If you’ve read the iTunes Zero article you’ll know that I’m very meticulous about everything in my iTunes library – and chances are you probably do the same things.
One of the other problems you may be facing is that there’s SO MUCH STUFF in your iTunes library. How do you handle it all?
Here’s what works for me – the “Last Chance” Playlist.
Here’s the method I use when I add new music to iTunes and homogenize it into the library:
- Everything new goes into a static Process playlist. It’s a holding cell for me to verify the metadata before I’m comfortable unleashing it into the wild. Consider it the GTD inbox for iTunes.
- Music that hasn’t been listened to shows up in the Playcount = 0 smart playlist.
- 3 months after that first listen, music shows up again in the Only 1 Listen playlist. This is my opportunity to make sure that the assigned rating is what I want it be, because after that it’s banished into the iTunes abyss, until the special day when it arrives in the…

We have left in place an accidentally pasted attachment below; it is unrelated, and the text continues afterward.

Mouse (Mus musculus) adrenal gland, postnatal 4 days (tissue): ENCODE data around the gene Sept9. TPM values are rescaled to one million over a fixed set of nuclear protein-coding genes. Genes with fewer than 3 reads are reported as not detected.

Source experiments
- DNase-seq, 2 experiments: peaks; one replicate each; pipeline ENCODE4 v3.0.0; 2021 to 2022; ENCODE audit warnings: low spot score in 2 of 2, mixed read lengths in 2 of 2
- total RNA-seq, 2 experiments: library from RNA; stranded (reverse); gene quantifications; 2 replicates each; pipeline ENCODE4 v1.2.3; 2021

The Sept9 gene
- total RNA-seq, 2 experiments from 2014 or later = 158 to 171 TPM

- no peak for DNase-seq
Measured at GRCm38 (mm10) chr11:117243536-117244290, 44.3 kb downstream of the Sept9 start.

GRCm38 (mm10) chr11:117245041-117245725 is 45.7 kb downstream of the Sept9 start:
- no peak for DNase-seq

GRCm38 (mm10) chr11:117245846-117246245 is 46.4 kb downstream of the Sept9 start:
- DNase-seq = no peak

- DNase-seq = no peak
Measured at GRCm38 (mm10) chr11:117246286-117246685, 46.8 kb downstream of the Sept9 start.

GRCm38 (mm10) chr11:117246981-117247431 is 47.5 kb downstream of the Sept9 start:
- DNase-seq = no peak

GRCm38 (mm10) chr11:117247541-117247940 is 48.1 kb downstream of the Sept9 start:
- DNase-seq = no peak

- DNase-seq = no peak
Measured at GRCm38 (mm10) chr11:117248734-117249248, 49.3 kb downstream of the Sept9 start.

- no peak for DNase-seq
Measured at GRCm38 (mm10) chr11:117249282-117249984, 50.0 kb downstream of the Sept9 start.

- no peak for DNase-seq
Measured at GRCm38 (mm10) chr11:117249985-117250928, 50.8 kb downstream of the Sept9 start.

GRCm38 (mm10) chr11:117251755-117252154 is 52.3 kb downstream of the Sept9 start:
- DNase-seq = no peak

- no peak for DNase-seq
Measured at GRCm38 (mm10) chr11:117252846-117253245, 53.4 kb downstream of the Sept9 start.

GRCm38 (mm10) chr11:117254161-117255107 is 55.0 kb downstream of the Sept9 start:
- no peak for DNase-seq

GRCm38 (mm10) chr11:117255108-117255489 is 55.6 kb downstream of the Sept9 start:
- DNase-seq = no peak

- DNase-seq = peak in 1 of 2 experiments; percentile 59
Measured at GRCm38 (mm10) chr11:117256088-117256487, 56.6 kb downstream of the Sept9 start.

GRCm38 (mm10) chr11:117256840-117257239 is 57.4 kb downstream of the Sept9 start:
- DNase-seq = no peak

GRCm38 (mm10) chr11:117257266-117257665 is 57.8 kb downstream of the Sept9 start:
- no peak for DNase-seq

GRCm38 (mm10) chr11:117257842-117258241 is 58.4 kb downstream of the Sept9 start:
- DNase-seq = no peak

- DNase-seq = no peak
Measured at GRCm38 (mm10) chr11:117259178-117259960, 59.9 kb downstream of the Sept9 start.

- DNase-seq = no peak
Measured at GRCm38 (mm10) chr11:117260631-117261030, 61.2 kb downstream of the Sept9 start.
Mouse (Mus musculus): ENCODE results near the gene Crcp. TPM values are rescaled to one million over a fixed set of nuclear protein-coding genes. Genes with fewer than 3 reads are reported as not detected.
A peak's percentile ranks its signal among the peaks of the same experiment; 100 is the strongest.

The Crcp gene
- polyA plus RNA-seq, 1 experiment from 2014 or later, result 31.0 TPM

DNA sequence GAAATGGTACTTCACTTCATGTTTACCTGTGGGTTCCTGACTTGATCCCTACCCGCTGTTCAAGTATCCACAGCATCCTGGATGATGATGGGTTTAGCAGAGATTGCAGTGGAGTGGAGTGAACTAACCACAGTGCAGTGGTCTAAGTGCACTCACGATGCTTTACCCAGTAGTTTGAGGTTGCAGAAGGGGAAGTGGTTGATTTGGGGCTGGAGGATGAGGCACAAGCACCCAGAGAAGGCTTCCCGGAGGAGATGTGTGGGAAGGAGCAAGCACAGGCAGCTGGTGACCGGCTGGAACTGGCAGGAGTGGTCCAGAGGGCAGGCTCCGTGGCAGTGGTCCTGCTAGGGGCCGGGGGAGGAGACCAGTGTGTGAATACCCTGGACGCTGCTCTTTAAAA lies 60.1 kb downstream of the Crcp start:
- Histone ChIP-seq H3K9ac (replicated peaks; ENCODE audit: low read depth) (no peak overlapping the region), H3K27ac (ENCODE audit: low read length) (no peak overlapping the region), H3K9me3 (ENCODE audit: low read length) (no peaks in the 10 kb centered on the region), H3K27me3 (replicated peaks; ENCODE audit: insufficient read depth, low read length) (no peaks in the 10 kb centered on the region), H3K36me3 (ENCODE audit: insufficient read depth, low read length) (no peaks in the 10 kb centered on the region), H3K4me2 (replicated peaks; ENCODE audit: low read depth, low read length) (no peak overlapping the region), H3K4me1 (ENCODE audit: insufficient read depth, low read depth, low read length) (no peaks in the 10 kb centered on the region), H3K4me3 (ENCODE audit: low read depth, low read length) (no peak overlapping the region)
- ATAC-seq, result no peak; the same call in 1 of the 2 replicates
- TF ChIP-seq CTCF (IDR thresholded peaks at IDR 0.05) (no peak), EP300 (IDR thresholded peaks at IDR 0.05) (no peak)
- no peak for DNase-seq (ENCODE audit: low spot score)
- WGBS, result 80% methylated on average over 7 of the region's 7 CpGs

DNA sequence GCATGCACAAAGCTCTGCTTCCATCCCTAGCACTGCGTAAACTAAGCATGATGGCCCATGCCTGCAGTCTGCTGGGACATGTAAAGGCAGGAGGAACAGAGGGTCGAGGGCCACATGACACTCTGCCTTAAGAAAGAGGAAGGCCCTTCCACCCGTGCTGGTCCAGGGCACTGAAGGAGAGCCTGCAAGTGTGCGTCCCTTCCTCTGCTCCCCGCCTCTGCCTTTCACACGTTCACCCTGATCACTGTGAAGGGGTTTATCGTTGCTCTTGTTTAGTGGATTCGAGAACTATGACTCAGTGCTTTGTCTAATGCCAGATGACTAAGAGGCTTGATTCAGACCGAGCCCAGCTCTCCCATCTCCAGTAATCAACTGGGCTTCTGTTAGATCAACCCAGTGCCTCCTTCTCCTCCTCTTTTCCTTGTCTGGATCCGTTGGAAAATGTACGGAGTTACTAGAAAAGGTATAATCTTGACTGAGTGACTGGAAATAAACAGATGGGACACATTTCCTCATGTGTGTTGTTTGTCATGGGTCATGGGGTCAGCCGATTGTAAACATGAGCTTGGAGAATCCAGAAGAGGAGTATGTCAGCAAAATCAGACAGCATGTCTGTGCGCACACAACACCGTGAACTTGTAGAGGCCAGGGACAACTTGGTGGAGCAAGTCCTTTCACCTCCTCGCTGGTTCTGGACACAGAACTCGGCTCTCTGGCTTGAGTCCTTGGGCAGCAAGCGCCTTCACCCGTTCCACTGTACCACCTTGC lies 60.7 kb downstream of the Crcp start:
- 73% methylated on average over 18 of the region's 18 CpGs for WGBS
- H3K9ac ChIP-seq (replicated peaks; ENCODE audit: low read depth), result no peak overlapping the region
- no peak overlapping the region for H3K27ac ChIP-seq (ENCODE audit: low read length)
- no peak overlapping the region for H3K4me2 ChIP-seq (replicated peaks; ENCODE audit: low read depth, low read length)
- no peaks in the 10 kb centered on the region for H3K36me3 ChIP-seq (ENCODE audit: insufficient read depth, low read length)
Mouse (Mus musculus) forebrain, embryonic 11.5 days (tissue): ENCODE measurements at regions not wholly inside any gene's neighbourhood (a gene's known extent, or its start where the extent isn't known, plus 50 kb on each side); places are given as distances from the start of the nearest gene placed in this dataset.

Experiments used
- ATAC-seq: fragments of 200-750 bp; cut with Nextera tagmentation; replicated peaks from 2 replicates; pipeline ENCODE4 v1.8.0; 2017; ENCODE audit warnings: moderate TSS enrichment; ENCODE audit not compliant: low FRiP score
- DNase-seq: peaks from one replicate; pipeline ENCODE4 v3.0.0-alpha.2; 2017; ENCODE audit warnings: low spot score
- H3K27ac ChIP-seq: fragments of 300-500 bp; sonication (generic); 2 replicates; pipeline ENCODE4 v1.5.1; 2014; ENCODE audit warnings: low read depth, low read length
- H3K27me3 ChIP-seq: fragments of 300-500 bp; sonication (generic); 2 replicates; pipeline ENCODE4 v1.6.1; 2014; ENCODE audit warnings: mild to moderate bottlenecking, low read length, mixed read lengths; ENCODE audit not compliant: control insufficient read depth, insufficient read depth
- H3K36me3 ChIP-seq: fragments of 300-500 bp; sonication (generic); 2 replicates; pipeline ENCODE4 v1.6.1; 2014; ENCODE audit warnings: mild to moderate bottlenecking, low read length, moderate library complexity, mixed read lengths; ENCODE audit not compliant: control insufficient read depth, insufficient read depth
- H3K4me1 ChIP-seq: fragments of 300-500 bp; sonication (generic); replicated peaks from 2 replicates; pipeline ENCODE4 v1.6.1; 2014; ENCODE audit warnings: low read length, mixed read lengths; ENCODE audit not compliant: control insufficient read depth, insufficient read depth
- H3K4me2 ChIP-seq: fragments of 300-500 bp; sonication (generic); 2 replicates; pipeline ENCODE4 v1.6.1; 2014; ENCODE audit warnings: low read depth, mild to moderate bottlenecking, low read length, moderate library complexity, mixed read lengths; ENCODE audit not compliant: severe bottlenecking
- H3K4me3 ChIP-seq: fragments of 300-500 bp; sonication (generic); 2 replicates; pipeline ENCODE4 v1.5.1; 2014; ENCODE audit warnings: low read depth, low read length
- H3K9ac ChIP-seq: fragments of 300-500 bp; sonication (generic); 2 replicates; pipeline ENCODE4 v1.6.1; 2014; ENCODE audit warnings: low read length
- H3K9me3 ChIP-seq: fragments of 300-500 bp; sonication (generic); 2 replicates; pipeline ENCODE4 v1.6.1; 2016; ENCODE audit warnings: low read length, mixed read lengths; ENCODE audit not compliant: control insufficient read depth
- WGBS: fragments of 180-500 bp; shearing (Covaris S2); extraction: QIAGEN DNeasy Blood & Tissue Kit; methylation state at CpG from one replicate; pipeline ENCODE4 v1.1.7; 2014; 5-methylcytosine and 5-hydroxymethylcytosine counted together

- Last Chance playlist.
You’re Up For Review, Tune
Why do this?
The purpose of the Last Chance playlist is to listen to tracks in shuffle mode, out of context, in order to rate each track on its own. Let’s take a look at its properties.
The Last Chance smart playlist is the last hurrah of a misfit song. If after two years I still don’t like the song enough to give it a 4-star or higher rating, in it goes to the huge library, likely to be skipped over and ignored for the rest of eternity.
But, there’s the chance that after 2 years I’ll suddenly realize the genius in a song, and grant it a 4-star or higher rating and save it from the 82 gig (as of this writing) Rancor pit.
And with a 4-star or higher rating, the track enters regular rotation in smart playlists that rely on ratings.
This works for me for the following reasons:
- Anything I’ve already rated on the extremes (2 stars or less, or 4 stars or more) doesn’t really change for me – but I’ve still got my eye on those 4-star rated tracks.
- 3 listens should be enough for me to know if I like a song or not.
- 2 years (or 1 year) is far enough out for a song to be removed from the popular culture of the time to realize I like a song because it’s a good song, and not because it’s in a car insurance commercial or something.
This is what works for me. Storage is cheap these days, so if you set up a system with this and other smart playlists you can keep only the good stuff on your iPod and regular playlist (or Party Shuffle sources) and not have to delete anything based on the idea that you might like it years from now.